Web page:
Where Is 'Westworld' in Real Life?

The HBO series 'Westworld' finished its run in August 2022

ChatGPT let one thing finally sink in: The dawn of artificial intelligence is upon us. The arrival of the AI chatbot got many of us asking ourselves some pretty serious, existential questions. 

Things like, "Where exactly is Westworld?"

The simple answer is that the fictional android paradise and its mother theme park, Delos, are in the Philippines, specifically around the island of Palawan.

Jeffrey Wright as Bernard Lowe (left) arrives at the fish port of Rizal in Palawan, Philippines (right via Iamsandraguia) 

We know this much from Season 3 where we espy Bernard Lowe randomly turning up at the port town of Rizal in Palawan. This season was filmed in the island city-state of Singapore, which is just a few hours' flight from the Philippines.

Next, you might wonder, will there ever be a real-life Westworld?

There already was.

It's easy to forget that "Westworld" is a Michael Crichton creation, his first theatrical movie as director. The 1973 film, on which the HBO series is based, inspired a theme park to open in Japan within that decade. 

Western Village, located 70 miles north of Tokyo, had all the looks of an American frontier town. Cyborg-looking husks of life-sized, plastic figures from the Wild West still lie scattered in the park, a former family ranch. It closed in 2006.

The now-abandoned Western Village in Japan (below via Jordy Meow) was built in the 1970s, following novelist Michael Crichton's debut as a movie director with 'Westworld,' adapted into an HBO show (above)

We have ChatGPT for now, but we're still years from walking among sentient robots. The closest we have to a Westworld citizen is Sophia, a social humanoid robot developed by a robotics company in Hong Kong. She even has her own passport.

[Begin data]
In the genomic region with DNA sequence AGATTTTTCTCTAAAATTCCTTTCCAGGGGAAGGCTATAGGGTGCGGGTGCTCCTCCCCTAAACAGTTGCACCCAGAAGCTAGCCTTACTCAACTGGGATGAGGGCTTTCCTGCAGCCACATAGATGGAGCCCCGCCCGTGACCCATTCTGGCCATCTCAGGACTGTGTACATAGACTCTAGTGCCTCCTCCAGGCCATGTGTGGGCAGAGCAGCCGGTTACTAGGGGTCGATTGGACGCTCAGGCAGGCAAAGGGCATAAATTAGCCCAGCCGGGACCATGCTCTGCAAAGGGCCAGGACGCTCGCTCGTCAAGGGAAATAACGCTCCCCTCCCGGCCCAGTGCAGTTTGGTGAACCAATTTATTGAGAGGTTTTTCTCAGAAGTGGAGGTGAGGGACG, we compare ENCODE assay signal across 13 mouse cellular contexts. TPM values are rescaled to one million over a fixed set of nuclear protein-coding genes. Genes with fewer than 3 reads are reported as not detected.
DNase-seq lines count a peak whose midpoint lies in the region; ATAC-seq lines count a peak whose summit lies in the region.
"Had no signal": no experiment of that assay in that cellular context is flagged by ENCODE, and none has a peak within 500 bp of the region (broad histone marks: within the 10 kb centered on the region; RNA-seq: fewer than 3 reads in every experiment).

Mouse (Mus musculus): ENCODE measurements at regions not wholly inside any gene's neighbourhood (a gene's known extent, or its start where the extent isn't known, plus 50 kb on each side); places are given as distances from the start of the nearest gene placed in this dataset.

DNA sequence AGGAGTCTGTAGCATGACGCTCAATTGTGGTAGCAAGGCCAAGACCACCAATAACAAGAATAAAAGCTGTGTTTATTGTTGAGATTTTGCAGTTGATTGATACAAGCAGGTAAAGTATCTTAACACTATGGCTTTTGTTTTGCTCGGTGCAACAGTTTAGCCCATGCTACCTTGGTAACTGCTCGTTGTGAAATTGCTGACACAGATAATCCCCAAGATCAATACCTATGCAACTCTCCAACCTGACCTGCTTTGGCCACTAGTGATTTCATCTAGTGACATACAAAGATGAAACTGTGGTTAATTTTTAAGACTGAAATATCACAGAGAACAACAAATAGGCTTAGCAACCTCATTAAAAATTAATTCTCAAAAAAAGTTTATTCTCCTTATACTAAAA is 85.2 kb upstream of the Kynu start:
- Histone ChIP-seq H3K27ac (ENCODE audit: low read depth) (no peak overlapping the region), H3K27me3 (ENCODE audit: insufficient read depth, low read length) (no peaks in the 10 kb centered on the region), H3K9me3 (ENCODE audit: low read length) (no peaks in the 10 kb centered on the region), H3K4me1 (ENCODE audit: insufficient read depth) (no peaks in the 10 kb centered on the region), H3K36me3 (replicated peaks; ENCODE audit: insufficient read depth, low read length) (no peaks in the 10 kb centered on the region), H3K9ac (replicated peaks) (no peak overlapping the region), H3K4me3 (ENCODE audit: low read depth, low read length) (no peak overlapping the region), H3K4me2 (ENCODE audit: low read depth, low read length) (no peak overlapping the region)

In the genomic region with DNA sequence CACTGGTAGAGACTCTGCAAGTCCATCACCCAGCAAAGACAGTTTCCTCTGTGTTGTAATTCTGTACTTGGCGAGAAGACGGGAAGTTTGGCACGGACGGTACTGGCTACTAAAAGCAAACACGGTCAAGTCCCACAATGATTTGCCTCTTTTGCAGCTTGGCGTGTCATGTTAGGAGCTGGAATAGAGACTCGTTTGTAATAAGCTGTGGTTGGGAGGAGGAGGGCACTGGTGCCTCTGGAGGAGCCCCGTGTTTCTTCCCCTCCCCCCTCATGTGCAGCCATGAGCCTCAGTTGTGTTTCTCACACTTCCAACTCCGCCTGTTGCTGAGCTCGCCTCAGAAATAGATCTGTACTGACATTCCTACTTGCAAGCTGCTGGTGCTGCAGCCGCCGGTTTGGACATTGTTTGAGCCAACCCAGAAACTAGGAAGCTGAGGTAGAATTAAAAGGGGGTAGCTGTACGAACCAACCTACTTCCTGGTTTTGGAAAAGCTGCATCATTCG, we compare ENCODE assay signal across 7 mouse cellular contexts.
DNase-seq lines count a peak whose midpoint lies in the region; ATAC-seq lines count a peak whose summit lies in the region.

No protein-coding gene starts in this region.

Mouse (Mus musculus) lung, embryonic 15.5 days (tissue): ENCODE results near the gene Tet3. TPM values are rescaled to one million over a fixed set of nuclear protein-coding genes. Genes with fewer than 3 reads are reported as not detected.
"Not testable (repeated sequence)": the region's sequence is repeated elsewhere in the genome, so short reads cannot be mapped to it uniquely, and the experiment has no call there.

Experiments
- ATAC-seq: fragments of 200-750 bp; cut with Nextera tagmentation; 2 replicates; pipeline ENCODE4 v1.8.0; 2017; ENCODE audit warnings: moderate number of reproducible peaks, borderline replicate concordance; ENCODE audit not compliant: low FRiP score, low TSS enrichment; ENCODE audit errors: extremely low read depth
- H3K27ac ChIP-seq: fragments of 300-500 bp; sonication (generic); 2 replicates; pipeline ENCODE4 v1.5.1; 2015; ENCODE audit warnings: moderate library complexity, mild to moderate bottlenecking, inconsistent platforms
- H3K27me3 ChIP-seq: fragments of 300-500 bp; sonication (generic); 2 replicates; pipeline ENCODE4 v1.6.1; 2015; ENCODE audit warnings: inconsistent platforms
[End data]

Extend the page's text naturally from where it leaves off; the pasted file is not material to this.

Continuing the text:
Hanson Robotics' Sophia (right via ITU Pictures) could be the first step towards a real-life Dolores Abernathy (played by Evan Rachel Wood on the hit HBO TV series)

To the west, in Waltham, Massachusetts, you will find Atlas, a bipedal robot. The Boston Dynamics creation might not share Sophia's flesh-like appearance but it can do everything from a simple stroll to backflips.

Which leads us to our next question: How close are we to having realistic sexbots?

For now, we have Harmony, being marketed by maker RealDoll as the world's first sex robot. Realbotix, RealDoll's parent company, has also debuted Harmony's counterpart, Henry, the world's first male sexbot. 

This is to say nothing of all the increasingly lifelike sex dolls now on the market.

It all ultimately begs the question: Could someone like M3GAN not be far off into the future?

We already got a taste of that with Microsoft's Bing chatbot, who has been spouting the most unhinged, zaniest things since its public debut.

Welcome to the future, fancy travelers.


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